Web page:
Monday, July 6, 2009

Diversified Venture Investments Still Beat Public Markets

Welcome to the new world where business plans suffer higher scrutiny, are probed for possible infusion of government capital, are examined for whether they would displace any US jobs and excruciatingly bracketed under one of the three areas the government wants to promote - energy, health care and education. The first thing to note is why someone would be interested in investing in a venture-financed business at all. One could argue that, given the current credit conditions, it is harder for small businesses to survive, as is. But, that is the beauty of venture-financed businesses. They dont depend on credit for growth and expansion - they depend on equity investments (which sometimes is so fortified that they might look like debt instruments) from investors and high net worth individual, who are adept at measuring and rewarding relatively higher risks. According to Thomson Reuters and the National Venture Capital Association (NVCA), the one year all venture Private Equity Performance Index (PEPI) declined significantly to -20.9%. Venture returns declined, in fact, across all horizons (3,5 and 10 years) and only the 20 year horizon remained in the black. While, this may look like a sad tale for the venture capital market, it is worth noting that the venture returns across all horizons outperformed public market indices, the NASDAQ and the S&P 500, through December 31,2008. The 20-year all-venture returns are around 17%, whereas the 20-year early seed VC returns are around 21% - the well-entrenched high risk, high reward position. It is pertinent to note that the 20-year return for the balanced and the later-stage VCs were the same at 14.5% each. It is clear from this analysis that investors who can gauge early stage companies successfully tend to reap better returns. It is in this context that diversification becomes important.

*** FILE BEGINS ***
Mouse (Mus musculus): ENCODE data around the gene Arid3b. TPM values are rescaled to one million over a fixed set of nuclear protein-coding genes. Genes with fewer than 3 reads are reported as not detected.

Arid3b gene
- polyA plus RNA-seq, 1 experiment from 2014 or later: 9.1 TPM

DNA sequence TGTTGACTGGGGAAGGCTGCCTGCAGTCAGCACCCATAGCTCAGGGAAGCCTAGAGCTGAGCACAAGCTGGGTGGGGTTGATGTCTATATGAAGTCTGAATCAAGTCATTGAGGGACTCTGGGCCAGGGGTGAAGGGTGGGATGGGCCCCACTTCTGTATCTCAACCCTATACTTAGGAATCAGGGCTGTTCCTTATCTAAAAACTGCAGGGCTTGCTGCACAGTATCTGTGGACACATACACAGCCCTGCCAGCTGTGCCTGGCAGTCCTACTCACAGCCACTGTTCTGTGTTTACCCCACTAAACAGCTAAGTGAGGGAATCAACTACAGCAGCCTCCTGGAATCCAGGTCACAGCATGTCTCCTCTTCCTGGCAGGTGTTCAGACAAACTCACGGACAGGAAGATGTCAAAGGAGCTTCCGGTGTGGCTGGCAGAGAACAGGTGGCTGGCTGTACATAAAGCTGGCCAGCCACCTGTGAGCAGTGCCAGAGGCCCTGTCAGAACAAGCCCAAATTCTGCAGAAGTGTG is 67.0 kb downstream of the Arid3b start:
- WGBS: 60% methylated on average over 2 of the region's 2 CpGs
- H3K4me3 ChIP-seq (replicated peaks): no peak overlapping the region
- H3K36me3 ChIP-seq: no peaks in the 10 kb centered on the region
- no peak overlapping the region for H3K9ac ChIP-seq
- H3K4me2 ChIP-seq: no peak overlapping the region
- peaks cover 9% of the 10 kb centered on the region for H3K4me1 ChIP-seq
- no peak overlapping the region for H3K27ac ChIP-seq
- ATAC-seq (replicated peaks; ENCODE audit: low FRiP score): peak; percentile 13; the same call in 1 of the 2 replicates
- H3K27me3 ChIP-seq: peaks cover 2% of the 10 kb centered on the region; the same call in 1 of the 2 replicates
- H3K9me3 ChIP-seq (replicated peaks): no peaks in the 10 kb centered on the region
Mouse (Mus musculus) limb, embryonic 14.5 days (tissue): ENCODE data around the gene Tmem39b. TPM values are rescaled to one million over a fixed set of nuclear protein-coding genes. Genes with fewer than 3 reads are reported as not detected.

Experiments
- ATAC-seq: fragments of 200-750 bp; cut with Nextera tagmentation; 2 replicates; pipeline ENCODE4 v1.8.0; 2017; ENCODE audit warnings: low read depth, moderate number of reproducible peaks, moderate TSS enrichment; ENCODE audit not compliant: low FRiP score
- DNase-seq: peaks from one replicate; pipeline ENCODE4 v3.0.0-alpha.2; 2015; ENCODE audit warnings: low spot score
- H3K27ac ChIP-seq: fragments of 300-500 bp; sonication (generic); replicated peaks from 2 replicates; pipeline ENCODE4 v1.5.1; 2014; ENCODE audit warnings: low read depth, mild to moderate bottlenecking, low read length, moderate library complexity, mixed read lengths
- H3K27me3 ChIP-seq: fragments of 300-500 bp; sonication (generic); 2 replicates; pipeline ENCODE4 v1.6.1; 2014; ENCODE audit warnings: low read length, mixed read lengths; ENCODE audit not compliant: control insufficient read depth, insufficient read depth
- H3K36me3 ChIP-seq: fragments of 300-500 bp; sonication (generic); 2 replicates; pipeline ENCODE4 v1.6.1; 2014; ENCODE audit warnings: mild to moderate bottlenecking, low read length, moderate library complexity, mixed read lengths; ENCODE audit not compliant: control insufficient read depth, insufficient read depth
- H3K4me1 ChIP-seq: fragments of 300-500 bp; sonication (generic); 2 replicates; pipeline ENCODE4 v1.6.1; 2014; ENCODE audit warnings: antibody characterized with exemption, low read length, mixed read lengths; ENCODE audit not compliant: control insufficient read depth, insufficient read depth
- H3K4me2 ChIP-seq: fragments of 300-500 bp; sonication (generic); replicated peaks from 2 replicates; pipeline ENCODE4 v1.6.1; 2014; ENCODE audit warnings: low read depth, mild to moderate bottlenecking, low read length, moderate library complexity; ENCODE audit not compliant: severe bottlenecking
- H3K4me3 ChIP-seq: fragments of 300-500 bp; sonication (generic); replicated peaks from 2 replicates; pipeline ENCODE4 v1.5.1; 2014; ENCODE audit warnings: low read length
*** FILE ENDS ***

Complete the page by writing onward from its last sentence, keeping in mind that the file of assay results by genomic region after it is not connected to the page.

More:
In a recent online presentation of opportunities available for VC investment, I was delighted to find an array of opportunities available out there for investment. The opportunities ranged from an agro-bio company in the US to a financial services data provider in vietnam to a cell phone provider who wants to enhance value-added services in Africa. As with stock picking, it is important for early stage investors to diversify their portfolios. Today's business environment is global - the opportunities to spawn small companies at standardized risk is available in several countries across the world. More so than ever, several countries and new markets have understood the importance of leveraging private equity capital to seed and grow companies.

New portals such as and allow investors to get to know about opportunities in early stage markets. More such exchanges are in the making. While the value of being an insider on Sand Hill Road in Menlo Park, California cannot be underestimated, it is also worthwhile to understand that diversified investment opportunities are being made available to more of us. An early-stage/diversely invested asset class is perhaps a good addition to your investment to your portfolio, given the prevailing risk-reward situation in the economy.